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woman; ñawic-mal, girl, and other words with diminutive suffix -mal; qon-supli, six, and other composite numerals; tcem-ki, our house, and other forms with pronominal prefixes; mul-ul-kal, steam; descriptive terms such as pal-setaxat, ocean, water-salty; yul-sevem, eyebrows, and yul-tamam, beard, from yul-uka, hair; puc-tcavayam, eyelashes, from puc, eye; tax-liswit, person, atax in other dialects; nis-xic, ash, xoc-xic in other dialects; duk-miat, night, dug-al, dug-it, etc. in other dialects; duk-vac, duk-mat-bic, sky, duk-upar, dog-umbal, in other dialects.

Combined consonants due to duplication of stems are found in yu-xos-xo, brain; ñam-ñam, shooting star; sun-sun-ika, poor; xwal-xwal, spider.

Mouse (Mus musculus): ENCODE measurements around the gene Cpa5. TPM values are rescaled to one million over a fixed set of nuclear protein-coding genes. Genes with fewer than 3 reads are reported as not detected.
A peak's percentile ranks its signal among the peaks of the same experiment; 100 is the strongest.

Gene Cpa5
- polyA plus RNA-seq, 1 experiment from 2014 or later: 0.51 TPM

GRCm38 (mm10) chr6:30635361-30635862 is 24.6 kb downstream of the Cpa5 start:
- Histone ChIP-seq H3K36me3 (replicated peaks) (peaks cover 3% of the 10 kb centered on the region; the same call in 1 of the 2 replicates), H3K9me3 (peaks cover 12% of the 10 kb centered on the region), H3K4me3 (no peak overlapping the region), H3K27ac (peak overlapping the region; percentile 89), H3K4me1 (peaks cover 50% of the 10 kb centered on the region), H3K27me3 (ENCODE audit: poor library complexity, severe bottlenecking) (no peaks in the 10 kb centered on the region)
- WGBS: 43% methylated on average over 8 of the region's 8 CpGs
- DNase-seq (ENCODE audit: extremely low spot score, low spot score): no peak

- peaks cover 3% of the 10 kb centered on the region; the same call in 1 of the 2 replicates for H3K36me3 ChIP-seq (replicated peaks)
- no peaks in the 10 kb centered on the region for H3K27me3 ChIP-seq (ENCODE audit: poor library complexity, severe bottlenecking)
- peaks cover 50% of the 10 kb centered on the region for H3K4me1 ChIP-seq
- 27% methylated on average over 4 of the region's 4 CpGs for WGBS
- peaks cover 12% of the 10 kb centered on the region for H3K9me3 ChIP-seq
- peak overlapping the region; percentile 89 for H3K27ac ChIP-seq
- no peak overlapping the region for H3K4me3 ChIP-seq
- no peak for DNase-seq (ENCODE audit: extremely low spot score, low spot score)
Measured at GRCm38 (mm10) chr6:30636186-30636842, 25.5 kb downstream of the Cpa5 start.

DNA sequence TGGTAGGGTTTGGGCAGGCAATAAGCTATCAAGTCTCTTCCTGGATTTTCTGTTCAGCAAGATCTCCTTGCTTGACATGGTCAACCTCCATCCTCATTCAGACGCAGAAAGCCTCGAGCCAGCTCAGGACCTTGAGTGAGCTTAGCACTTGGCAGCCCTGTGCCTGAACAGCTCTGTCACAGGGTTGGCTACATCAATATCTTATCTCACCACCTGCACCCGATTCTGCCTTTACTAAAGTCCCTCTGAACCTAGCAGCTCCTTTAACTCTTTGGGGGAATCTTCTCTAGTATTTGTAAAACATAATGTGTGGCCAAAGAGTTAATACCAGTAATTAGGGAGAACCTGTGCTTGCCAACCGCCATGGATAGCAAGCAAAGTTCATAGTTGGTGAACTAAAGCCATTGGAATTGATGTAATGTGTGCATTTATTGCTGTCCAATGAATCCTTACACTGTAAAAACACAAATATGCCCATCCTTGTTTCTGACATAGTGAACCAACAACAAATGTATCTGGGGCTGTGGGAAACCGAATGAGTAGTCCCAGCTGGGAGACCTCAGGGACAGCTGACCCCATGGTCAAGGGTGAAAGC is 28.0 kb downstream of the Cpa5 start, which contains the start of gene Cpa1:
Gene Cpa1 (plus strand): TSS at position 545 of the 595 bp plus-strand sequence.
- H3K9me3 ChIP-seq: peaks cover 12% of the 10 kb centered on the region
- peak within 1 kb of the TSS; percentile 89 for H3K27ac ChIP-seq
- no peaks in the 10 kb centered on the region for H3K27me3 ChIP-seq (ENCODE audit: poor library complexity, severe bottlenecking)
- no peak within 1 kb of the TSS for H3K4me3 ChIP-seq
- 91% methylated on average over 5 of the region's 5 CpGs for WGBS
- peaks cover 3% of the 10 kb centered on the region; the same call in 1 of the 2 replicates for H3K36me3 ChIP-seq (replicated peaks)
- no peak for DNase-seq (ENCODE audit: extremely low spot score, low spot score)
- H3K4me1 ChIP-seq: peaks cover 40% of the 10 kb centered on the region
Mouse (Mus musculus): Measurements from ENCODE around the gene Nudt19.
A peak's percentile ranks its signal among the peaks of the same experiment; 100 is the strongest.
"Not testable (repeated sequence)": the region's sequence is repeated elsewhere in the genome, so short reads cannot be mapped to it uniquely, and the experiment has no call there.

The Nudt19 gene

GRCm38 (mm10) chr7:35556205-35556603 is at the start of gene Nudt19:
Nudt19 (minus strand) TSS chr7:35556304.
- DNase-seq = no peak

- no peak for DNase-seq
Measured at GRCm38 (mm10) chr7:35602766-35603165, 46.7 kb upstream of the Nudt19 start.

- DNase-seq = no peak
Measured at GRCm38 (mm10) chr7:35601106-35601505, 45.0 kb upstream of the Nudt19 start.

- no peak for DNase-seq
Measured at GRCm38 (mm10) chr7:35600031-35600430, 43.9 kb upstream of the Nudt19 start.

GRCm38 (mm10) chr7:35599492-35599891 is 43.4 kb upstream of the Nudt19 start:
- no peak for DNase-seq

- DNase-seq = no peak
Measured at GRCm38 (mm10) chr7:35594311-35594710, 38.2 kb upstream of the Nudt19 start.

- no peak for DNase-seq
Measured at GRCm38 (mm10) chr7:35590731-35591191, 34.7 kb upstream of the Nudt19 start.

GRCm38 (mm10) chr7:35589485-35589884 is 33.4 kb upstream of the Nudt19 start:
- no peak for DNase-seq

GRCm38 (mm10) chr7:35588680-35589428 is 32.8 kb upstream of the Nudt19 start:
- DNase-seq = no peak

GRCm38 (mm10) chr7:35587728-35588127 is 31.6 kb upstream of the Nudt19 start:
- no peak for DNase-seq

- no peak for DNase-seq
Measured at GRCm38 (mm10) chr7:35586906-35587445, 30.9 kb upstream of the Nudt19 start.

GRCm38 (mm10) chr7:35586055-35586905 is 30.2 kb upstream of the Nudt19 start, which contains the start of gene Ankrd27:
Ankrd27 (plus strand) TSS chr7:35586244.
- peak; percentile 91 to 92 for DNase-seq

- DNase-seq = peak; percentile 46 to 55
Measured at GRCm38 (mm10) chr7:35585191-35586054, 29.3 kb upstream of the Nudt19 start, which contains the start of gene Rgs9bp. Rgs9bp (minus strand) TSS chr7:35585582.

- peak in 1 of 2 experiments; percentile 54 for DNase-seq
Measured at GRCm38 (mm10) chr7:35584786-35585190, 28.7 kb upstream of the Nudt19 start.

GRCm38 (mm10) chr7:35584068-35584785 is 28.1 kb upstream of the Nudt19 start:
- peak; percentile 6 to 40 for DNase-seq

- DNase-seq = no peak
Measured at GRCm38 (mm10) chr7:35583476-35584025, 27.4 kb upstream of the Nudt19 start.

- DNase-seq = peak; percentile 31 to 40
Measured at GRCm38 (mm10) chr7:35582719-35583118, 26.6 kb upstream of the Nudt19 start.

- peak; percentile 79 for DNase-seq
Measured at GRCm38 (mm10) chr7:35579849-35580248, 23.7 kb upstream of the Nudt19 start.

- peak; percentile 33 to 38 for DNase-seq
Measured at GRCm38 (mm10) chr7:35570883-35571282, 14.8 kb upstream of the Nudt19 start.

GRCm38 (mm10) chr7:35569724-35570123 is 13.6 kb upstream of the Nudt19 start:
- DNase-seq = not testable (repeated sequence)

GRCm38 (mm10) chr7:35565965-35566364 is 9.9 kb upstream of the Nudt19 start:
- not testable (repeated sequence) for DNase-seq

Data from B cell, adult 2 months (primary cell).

Double consonants caused by the omission of a vowel dropped to compensate for the addition of the plural suffix, are found in tenl-am, antelopes, from singular tenil; probably in ant-em, ants, singular in Luiseño anut; and in paxantc-im, blackbirds, which appears to be derived from a singular paxanic. Piaxt-em, rainbow, may be in the same class.

Somewhat similar to these cases is the numeral supli, one, supul in other dialects.